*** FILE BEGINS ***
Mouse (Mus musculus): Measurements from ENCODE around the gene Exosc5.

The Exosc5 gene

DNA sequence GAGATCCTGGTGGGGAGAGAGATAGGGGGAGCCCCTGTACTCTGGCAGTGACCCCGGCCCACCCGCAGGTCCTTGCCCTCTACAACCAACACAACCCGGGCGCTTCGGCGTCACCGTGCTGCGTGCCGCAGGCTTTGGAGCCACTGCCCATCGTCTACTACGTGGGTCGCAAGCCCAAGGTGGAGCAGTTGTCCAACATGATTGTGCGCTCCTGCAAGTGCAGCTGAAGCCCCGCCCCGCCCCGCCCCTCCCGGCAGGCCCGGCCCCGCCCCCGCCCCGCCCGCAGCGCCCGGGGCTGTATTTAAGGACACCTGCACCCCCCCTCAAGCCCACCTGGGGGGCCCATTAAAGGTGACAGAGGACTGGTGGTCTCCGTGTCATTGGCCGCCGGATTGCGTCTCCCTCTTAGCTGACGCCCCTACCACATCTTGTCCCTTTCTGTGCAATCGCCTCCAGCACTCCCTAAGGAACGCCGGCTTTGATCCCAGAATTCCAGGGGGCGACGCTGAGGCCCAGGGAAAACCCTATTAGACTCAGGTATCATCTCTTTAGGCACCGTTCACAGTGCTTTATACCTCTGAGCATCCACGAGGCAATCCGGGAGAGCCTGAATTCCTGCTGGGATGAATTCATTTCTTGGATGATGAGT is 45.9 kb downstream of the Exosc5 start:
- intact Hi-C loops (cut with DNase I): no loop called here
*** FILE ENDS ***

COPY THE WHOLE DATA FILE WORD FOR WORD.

Mouse (Mus musculus): Measurements from ENCODE around the gene Exosc5.

The Exosc5 gene

DNA sequence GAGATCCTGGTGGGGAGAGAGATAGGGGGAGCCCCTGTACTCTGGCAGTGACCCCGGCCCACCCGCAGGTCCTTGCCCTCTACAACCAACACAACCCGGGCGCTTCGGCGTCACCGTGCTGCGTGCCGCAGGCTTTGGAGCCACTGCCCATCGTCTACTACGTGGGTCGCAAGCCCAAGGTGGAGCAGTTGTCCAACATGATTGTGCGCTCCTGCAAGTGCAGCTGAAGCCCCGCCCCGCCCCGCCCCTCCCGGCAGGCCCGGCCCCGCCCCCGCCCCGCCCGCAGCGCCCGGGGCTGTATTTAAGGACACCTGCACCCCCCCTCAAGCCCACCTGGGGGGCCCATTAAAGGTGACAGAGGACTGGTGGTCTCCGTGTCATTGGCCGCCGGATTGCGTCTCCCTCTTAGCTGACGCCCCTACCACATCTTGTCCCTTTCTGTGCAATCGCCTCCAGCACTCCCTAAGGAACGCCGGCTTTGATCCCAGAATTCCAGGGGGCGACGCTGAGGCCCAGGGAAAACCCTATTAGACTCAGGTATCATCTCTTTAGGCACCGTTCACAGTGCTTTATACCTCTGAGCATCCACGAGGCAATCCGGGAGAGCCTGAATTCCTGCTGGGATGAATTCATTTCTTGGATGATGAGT is 45.9 kb downstream of the Exosc5 start:
- intact Hi-C loops (cut with DNase I): no loop called here